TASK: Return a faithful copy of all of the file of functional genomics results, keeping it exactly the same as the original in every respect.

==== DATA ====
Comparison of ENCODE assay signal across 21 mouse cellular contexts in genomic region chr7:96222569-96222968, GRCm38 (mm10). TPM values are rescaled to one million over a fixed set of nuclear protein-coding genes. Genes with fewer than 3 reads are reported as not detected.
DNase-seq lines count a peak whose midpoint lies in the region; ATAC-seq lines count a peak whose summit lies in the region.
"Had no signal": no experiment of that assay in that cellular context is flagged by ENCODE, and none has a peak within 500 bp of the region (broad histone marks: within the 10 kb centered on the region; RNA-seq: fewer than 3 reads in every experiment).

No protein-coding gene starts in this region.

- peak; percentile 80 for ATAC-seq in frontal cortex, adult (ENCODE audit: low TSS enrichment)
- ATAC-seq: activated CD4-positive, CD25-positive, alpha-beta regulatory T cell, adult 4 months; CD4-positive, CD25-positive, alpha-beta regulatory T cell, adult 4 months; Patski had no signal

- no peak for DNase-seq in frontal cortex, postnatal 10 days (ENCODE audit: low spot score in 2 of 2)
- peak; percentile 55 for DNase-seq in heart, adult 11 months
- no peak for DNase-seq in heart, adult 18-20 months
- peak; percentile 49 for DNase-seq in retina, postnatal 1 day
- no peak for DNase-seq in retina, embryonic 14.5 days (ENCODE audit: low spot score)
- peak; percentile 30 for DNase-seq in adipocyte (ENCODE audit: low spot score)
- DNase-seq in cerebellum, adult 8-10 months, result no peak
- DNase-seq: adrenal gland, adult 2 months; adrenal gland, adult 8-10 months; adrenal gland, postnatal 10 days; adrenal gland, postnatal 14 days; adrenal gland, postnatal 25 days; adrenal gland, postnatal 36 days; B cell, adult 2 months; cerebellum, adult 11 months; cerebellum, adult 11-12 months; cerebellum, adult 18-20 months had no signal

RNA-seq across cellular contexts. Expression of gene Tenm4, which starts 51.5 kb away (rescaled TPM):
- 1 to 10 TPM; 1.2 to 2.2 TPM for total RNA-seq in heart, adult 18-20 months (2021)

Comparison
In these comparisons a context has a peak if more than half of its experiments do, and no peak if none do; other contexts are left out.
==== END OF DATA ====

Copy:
Comparison of ENCODE assay signal across 21 mouse cellular contexts in genomic region chr7:96222569-96222968, GRCm38 (mm10). TPM values are rescaled to one million over a fixed set of nuclear protein-coding genes. Genes with fewer than 3 reads are reported as not detected.
DNase-seq lines count a peak whose midpoint lies in the region; ATAC-seq lines count a peak whose summit lies in the region.
"Had no signal": no experiment of that assay in that cellular context is flagged by ENCODE, and none has a peak within 500 bp of the region (broad histone marks: within the 10 kb centered on the region; RNA-seq: fewer than 3 reads in every experiment).

No protein-coding gene starts in this region.

- peak; percentile 80 for ATAC-seq in frontal cortex, adult (ENCODE audit: low TSS enrichment)
- ATAC-seq: activated CD4-positive, CD25-positive, alpha-beta regulatory T cell, adult 4 months; CD4-positive, CD25-positive, alpha-beta regulatory T cell, adult 4 months; Patski had no signal

- no peak for DNase-seq in frontal cortex, postnatal 10 days (ENCODE audit: low spot score in 2 of 2)
- peak; percentile 55 for DNase-seq in heart, adult 11 months
- no peak for DNase-seq in heart, adult 18-20 months
- peak; percentile 49 for DNase-seq in retina, postnatal 1 day
- no peak for DNase-seq in retina, embryonic 14.5 days (ENCODE audit: low spot score)
- peak; percentile 30 for DNase-seq in adipocyte (ENCODE audit: low spot score)
- DNase-seq in cerebellum, adult 8-10 months, result no peak
- DNase-seq: adrenal gland, adult 2 months; adrenal gland, adult 8-10 months; adrenal gland, postnatal 10 days; adrenal gland, postnatal 14 days; adrenal gland, postnatal 25 days; adrenal gland, postnatal 36 days; B cell, adult 2 months; cerebellum, adult 11 months; cerebellum, adult 11-12 months; cerebellum, adult 18-20 months had no signal

RNA-seq across cellular contexts. Expression of gene Tenm4, which starts 51.5 kb away (rescaled TPM):
- 1 to 10 TPM; 1.2 to 2.2 TPM for total RNA-seq in heart, adult 18-20 months (2021)

Comparison
In these comparisons a context has a peak if more than half of its experiments do, and no peak if none do; other contexts are left out.